WASHINGTON (March 27, 2019) — The Pentagon has sent to Congress a letter containing a list of bases most at risk from climate change threats within the next 20 years.
The bases include Hill Air Force Base, Utah; Naval Air Station Key West, Fla.; and the Army’s Fort Hood in Texas.
The locations top a list of Air Force, Navy and Army installations most at risk from climate change, sent to Congress on March 22 after a group of lawmakers demanded more information from a Pentagon report in January.
The list “includes scoring and weighting of the five climate-related hazards (recurrent flooding, wildfire, drought, desertification, and permafrost thaw) based on the immediacy of the threat,” writes undersecretary of Defense for acquisition and sustainment Ellen Lord.
“The Department has been and will continue to be proactive in developing comprehensive policy, guidance, and tools to mitigate potential climate impacts, with a focus on robust infrastructure, sound land management policies, and increased energy resilience,” she wrote.
Around Washington, D.C., several sites make the Army, Air Force and Navy lists, including Fort Belvoir, Va., and Fort Meade, Md., both at risk for recurrent flooding; Joint Base Andrews, Md., at risk for flooding, drought and wildfires; and Washington Navy Yard and Joint Base Anacostia Bolling, at risk for flooding and drought.
The lists are add-ons to a Defense Department study from January — “Effects of a Changing Climate to the Department of Defense” — that found that of 79 operationally critical military installations, 74 are threatened by the effects of climate change over the next 20 years.
Democratic lawmakers, however, were not pleased with the congressionally mandated report when it was released.
House Armed Services Committee Chairman Adam Smith (D-Wash.), along with fellow committee members Jim Langevin (D-R.I.), and John Garamendi (D-Calif.), sent a letter to the Pentagon demanding the information that Congress had ordered it to include, such as the lists, specific mitigation measures to alleviate climate risks at installations, and cost estimates for such efforts.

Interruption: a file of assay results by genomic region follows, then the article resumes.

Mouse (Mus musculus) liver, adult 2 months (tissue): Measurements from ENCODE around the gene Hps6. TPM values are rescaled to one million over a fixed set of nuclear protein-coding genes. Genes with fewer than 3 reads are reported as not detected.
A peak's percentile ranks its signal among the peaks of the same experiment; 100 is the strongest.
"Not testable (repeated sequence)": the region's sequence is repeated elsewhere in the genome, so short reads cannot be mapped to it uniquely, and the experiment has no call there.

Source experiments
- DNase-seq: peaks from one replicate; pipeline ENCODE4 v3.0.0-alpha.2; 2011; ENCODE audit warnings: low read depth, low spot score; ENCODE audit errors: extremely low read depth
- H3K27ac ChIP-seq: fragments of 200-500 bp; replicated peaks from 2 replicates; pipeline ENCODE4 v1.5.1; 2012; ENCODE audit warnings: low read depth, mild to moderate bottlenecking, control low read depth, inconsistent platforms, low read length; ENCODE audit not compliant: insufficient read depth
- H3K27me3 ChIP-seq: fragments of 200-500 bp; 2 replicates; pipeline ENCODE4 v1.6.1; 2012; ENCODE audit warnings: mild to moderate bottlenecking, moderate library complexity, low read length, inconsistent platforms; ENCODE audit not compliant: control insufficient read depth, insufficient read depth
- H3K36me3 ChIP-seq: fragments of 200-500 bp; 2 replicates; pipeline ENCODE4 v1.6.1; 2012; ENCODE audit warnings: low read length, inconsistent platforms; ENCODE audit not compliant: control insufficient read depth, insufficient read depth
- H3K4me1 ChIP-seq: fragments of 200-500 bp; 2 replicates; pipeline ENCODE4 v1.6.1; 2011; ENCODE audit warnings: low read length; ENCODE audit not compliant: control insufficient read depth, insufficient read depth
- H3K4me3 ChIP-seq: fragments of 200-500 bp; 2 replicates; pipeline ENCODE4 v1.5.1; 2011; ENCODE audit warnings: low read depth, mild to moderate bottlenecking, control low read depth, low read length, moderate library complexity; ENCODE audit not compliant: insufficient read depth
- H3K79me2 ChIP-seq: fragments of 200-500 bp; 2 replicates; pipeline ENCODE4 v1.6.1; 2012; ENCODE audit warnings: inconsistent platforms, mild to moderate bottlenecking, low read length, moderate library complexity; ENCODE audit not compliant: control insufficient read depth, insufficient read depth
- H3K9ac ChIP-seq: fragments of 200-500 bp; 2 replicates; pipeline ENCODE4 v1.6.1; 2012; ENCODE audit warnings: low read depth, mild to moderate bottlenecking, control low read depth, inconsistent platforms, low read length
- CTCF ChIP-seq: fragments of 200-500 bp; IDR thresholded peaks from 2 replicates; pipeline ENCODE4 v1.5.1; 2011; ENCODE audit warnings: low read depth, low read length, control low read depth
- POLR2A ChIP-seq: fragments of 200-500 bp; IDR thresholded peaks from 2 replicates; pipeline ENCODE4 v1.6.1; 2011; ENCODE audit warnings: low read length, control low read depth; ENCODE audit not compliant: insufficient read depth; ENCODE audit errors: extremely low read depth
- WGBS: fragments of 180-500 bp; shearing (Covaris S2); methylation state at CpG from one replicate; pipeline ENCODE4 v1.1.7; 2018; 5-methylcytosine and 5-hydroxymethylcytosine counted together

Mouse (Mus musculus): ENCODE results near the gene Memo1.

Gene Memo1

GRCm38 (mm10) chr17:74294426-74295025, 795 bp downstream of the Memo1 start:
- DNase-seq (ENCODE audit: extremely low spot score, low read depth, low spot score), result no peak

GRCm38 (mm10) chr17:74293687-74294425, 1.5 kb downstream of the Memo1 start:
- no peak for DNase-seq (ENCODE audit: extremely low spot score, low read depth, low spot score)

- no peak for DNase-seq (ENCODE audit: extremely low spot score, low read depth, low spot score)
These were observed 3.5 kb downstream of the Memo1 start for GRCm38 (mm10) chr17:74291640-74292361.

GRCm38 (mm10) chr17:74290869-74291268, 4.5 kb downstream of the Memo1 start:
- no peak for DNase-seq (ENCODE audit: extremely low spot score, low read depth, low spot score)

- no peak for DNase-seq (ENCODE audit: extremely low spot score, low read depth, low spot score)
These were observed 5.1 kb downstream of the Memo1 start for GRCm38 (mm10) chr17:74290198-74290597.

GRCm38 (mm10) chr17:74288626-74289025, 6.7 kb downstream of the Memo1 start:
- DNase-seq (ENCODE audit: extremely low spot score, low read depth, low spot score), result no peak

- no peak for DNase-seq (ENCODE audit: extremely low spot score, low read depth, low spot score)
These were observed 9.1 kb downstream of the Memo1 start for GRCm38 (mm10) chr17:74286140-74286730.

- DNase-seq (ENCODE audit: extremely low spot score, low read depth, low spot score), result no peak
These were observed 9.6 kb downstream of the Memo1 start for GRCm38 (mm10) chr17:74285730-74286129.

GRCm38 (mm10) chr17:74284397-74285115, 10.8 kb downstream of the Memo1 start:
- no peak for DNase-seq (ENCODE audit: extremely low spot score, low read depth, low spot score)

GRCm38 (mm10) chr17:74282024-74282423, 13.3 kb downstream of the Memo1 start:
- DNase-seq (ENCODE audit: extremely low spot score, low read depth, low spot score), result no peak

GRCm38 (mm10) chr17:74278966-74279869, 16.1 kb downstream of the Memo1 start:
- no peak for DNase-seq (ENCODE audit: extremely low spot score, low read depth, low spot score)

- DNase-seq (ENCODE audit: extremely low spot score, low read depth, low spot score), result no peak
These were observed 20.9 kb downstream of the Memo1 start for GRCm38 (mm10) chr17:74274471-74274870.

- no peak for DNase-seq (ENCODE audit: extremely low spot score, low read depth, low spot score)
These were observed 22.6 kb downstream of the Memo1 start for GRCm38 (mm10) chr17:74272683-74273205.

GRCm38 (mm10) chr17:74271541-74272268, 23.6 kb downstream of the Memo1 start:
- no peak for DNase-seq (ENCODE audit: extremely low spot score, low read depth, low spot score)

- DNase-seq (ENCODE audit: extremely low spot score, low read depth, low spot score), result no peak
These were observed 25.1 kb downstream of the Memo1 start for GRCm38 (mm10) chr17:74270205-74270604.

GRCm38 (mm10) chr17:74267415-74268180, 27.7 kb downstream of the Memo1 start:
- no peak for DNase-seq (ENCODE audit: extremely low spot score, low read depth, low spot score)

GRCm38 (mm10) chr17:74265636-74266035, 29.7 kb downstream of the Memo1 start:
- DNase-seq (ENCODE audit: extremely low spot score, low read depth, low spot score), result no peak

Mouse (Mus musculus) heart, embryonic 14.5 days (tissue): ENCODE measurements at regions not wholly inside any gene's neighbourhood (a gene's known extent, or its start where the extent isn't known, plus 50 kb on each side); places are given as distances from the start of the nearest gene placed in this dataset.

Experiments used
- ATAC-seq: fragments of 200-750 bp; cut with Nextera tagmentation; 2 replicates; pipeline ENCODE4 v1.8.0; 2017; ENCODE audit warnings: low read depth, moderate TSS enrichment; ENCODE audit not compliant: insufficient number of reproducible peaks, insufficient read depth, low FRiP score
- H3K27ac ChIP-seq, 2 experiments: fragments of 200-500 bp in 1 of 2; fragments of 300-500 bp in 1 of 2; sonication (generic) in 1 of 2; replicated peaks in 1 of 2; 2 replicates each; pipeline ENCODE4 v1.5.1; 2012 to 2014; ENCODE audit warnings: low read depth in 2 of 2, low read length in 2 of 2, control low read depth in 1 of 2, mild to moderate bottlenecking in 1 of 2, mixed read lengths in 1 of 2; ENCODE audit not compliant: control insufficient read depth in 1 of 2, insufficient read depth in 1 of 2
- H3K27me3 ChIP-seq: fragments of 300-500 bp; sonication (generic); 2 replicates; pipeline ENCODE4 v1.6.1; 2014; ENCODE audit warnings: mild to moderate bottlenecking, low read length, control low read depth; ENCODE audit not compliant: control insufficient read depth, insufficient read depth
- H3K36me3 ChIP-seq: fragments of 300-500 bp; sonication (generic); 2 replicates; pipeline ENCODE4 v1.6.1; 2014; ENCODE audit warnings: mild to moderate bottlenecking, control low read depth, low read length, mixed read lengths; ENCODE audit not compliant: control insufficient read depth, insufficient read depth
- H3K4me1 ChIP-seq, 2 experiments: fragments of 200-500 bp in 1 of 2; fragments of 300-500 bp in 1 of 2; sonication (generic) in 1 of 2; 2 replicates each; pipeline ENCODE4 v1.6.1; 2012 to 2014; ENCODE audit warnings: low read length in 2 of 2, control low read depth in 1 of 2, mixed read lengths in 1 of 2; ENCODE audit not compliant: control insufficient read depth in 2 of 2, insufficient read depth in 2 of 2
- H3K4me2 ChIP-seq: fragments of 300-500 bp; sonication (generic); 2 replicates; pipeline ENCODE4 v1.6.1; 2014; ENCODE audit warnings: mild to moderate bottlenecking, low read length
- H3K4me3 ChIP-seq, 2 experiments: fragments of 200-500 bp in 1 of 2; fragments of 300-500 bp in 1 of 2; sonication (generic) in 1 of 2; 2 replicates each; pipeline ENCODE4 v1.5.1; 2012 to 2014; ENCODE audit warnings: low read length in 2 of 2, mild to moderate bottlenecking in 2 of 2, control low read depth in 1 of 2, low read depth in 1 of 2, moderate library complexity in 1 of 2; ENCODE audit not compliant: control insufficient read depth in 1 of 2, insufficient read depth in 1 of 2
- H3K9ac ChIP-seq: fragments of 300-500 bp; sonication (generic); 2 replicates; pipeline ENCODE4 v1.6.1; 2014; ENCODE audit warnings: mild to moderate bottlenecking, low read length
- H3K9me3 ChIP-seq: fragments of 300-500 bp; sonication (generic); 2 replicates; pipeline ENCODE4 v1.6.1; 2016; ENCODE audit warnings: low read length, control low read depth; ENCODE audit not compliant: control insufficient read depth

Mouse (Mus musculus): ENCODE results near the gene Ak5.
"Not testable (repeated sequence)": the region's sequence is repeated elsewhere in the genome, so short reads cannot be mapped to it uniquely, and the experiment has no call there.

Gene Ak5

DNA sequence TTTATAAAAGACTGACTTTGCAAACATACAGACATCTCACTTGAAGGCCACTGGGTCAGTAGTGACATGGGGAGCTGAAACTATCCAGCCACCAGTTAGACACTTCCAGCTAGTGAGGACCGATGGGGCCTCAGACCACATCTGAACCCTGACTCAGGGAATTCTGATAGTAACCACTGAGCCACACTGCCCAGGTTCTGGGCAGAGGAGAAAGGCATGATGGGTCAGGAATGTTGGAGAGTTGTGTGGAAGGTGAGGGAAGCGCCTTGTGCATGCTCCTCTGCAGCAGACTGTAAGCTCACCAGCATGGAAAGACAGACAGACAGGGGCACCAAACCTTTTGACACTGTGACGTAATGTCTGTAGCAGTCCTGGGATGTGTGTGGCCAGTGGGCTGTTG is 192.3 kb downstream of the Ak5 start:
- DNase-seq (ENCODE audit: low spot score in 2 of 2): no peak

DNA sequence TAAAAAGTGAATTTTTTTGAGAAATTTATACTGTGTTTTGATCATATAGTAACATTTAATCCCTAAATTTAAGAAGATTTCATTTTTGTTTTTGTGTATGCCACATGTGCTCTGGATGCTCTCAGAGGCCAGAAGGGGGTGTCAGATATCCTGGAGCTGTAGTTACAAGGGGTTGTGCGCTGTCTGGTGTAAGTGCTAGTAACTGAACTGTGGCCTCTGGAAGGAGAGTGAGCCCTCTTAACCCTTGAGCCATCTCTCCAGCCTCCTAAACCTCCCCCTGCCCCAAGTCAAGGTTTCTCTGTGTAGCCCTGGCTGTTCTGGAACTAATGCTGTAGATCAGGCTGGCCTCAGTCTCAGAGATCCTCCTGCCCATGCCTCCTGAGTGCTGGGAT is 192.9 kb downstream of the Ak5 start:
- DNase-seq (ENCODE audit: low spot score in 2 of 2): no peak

Lawmakers now appear equally unhappy with the Pentagon’s latest version of the report, which Langevin likened to “a student rushing to finish a term paper.”
“The Department’s methodology remains opaque. The revised report continues to leave off overseas bases, and it fails to include massive military installations like Camp Lejeune. Most importantly, it continues to lack any assessment of the funds Congress will need to appropriate to mitigate the ever increasing risks to our service members,” Langevin said in a statement sent to The Hill on Wednesday.
“I have repeatedly made myself available to the Department to clarify the intent behind the specific language of the statute providing for the climate report. No one from the Department has ever taken me up on my offer. Given this record, the assurances from the Secretary that he cares about resiliency ring hollow,” he said.
The list is released as Air Force Secretary Heather Wilson on Wednesday urged Congress to provide $4.9 billion in supplemental funding over the next several years to repair Tyndall Air Force Base, Fla., damaged last year by Hurricane Michael, and Offutt Air Force Base, Neb., which was flooded last week.
Tyndall and Offutt did not make it on the Pentagon’s top risk list for the Air Force. Posted in accordance with Title 17, Section 107, US Code, for noncommercial, educational purposes
Air Force Needs Almost $5 Billion To Recover From Hurricane, Flood Damage
(March 28, 2019) — The U.S. Air Force says it needs $4.9 billion in new funding over the next two and a half years to cover the costs of rebuilding two air bases hit by natural disasters.
About one-third of Offutt Air Force Base, in eastern Nebraska, was underwater earlier this month as flooding hit large swaths of the Midwest. And Tyndall Air Force Base in the Florida Panhandle was hit hard by Hurricane Michael in October.
The Air Force is asking for $1.2 billion in supplemental funding for fiscal year 2019 and $3.7 billion for fiscal years 2020 and 2021. Congress would need to approve the funding.
“This storm, if we don’t get a supplemental, is going to affect the rest of the Air Force and our ability to operate,” Air Force Secretary Heather Wilson said Wednesday at the Heritage Foundation. “We desperately need the supplemental to recover from the natural disaster that hammered Tyndall and Offutt.”
She added that 61 projects — consisting largely of operations and maintenance — at air bases in 18 states would not happen if the supplemental disaster funding does not come through.
She estimated the cost of the hurricane at Tyndall was about $750 million in this year’s operation and maintenance funds, with 95 percent of buildings damaged, while “we haven’t even begun to estimate fully what the impact at Offutt is going to be.”
She said recovery efforts so far at Tyndall have relied on “robbing” funding from other accounts, “just to try to cope and get through.”
The request for additional money comes as President Trump has called for repurposing $3.6 billion in military construction funding to help build a wall on the U.S.-Mexico border.
Wilson denied the supplemental funding request was related to the wall. “No no, it’s a completely different issue. This is about recovering from the natural disaster, the Hurricane Michael that hit Tyndall and now the flooding in Nebraska,” she said.
The Air Force fiscal year 2020 budget proposal is for $165 billion, Wilson said.
Posted in accordance with Title 17, Section 107, US Code, for noncommercial, educational purposes